There are many problems that can arise as a result of not having a will.
The following are examples of problems of not having a will:
- A family member will need to apply for administration, which increases the cost to the estate because the administrator will have to pay the premium on a surety bond. The premium is based on the size of the estate.
- The beneficiaries will be determined by statute as opposed to going to the people who you would want. The following are examples of what would happen by statute if you did not have a will:
- You are survived by your spouse and parent(s), but no children: Your spouse gets the first 25 percent (but not less than $50,000 nor more than $200,000), plus 75 percent of the balance of your estate. Your parents get the remaining estate assets.
- You are survived by your spouse and children, all of whom are also children of your spouse (and spouse has no other children by any other relationship): Your spouse receives 100 percent of your estate.
- You are survived by your spouse and children, some of whom are not children of your spouse: Your spouse gets the first 25 percent (but not less than $50,000 nor more than $200,000), plus 50 percent of the balance of your estate. Your children get the remaining estate assets.
- You are survived by your spouse and step-children (children of spouse who are not your children): Your spouse gets the first 25% (but not less than $50,000 nor more than $200,000), plus 50 percent of the balance of your estate. Your more remote heirs (siblings, nieces, nephews, etc.) get the remaining estate assets. Your step-children receive nothing.
- You are survived by children of your deceased spouse (step-children), but no descendants, parents, descendants of parents or grandparents: Your step children get 100 percent of your estate.
Regardless of your age or your wealth, it is very important to prepare a will. The benefits to having a will are:
- You can protect minors or disabled children through the creation of trusts, otherwise your children or grandchildren will get their entire share at age 18. Most people will put the money in trust until the child is 21, 25 or even older, depending on the child. The trustee will be able to use the money for your child or grandchild until they reach the age you choose to pay for their health, welfare, education, etc. A trust can also be set up for a disabled family member so that they do not lose their governmental benefits.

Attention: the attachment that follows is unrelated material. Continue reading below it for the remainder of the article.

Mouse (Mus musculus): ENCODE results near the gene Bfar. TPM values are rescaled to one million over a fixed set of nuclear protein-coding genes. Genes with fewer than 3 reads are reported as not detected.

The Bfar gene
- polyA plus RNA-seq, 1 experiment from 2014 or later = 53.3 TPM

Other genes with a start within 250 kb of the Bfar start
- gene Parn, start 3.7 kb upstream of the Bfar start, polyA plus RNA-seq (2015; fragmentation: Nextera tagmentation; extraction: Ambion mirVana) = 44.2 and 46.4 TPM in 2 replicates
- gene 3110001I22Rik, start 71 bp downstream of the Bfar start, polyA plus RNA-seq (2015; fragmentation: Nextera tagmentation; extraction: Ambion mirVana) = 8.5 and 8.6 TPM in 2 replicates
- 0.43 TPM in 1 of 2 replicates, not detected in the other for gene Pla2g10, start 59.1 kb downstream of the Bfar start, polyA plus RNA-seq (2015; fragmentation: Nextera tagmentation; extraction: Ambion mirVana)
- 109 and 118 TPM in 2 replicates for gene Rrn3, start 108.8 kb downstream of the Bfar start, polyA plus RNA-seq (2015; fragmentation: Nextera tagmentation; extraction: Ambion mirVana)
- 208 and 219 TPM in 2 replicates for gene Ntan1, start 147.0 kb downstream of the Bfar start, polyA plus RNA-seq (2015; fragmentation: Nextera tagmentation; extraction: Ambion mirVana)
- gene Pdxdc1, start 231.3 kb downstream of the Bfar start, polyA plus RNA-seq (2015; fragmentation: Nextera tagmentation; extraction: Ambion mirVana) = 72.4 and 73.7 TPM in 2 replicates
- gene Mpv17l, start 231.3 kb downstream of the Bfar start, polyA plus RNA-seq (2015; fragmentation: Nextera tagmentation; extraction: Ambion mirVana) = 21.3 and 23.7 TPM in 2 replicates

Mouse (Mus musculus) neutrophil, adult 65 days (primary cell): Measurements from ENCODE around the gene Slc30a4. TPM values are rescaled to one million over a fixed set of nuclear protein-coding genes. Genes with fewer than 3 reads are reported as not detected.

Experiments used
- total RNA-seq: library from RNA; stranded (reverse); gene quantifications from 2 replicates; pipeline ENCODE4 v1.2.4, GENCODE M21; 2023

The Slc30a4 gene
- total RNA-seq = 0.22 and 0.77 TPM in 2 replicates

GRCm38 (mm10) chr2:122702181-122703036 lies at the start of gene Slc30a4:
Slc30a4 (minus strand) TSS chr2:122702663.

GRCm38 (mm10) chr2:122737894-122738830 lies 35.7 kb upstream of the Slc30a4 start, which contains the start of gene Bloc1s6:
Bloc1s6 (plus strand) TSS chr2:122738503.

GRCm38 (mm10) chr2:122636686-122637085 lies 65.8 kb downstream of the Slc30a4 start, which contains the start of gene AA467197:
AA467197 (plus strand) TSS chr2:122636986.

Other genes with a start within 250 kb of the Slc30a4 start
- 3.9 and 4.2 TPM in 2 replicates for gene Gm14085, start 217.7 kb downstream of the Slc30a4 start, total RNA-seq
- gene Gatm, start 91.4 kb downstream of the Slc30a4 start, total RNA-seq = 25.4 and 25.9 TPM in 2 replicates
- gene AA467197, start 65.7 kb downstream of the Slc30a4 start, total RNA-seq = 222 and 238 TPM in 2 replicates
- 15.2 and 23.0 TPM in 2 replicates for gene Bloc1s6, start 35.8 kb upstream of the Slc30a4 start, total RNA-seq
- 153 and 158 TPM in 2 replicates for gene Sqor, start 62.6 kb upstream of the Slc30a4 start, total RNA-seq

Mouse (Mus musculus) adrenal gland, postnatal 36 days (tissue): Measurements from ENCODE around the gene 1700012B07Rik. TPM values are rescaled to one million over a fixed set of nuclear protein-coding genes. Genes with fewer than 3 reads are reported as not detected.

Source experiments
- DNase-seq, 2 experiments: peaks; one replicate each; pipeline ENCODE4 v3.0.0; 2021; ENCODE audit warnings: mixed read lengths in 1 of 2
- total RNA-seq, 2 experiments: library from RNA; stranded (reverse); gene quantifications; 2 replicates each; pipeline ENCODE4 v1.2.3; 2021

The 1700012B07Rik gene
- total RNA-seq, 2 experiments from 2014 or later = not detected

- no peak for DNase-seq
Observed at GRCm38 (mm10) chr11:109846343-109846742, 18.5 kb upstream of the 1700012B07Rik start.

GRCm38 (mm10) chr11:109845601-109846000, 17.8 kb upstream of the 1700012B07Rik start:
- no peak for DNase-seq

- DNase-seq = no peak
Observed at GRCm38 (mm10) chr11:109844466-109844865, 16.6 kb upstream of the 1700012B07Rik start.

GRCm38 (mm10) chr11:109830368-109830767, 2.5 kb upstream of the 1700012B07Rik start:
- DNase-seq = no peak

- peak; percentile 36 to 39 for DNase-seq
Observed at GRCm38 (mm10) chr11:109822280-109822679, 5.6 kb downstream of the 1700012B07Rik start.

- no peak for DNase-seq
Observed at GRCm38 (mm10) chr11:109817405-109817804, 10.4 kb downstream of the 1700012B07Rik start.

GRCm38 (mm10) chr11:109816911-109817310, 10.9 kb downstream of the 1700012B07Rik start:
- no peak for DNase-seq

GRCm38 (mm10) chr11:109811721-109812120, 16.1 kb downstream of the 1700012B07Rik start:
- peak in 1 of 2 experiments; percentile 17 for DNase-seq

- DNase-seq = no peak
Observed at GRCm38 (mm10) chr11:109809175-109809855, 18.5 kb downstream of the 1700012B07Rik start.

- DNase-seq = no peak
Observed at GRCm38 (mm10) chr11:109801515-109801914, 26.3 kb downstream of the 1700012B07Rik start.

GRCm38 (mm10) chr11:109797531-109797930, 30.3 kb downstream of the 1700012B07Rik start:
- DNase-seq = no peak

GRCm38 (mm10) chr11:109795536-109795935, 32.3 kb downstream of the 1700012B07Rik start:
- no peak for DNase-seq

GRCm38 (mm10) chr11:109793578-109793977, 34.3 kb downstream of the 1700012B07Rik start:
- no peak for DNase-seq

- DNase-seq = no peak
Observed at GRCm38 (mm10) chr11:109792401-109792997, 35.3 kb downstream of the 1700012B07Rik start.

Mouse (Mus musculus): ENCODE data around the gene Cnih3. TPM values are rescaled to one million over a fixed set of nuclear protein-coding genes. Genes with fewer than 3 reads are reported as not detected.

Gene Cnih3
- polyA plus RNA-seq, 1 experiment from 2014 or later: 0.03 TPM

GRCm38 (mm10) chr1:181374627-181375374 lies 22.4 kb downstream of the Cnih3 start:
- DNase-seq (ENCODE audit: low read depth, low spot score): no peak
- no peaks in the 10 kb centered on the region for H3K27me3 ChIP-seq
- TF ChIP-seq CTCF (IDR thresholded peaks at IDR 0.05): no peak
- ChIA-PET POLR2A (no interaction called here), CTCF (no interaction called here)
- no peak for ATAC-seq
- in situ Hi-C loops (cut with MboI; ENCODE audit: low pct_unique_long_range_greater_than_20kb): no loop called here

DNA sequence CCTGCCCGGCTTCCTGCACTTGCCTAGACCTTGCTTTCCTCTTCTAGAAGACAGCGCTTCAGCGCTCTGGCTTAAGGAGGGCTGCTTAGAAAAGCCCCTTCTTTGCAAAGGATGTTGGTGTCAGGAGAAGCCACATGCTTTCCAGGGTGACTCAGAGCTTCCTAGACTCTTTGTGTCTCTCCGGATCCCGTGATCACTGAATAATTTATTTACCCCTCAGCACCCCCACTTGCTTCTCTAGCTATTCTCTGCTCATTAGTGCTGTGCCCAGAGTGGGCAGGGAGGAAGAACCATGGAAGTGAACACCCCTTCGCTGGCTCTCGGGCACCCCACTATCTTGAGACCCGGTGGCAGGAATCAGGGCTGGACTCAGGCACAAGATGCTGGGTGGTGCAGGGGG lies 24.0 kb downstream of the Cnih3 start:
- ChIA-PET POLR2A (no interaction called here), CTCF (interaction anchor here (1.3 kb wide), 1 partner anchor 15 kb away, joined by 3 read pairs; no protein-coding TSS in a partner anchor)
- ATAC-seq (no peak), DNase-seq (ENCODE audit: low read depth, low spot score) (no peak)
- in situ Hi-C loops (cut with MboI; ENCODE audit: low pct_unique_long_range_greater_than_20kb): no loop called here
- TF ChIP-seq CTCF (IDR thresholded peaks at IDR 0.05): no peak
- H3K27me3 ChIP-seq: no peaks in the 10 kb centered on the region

- You can select an executor and provide that he or she can serve without a bond. You can also select guardians for your underage children and trustees who will be responsible for handling the trusts set up in the will.
- You can select your beneficiaries, and you can also make a charitable organization a beneficiary.
- You can update your old will. If you have an old will that was done prior to 1980, you should take a look at it, because it probably needs to be updated. In 1980, the legislature allowed self-proving wills, which means if you have two witnesses and a notary sign your will, you do not need to find the witnesses and bring them to the surrogate’s office to testify to the authenticity of your will. If your will was done prior to 1980, most likely it was only witnessed by two people and not notarized, and in that event the executor would need to find one of the witnesses to bring to the surrogate’s office in order to probate the will. If a witness cannot be found, then you need someone to authenticate both witnesses’ signatures, and if that cannot be done, your executor will need to hire an attorney to go to court to request that your will be probated, which will cost several thousand dollars. In addition, your old will may have provisions that no longer apply, such as naming guardians for your children that are now over 18, or you may want to provide for grandchildren that were not alive at the time you made your last will. You may have also selected executor, trustee, or guardian that is no longer living or available.
- Tax planning is another benefit to having a will.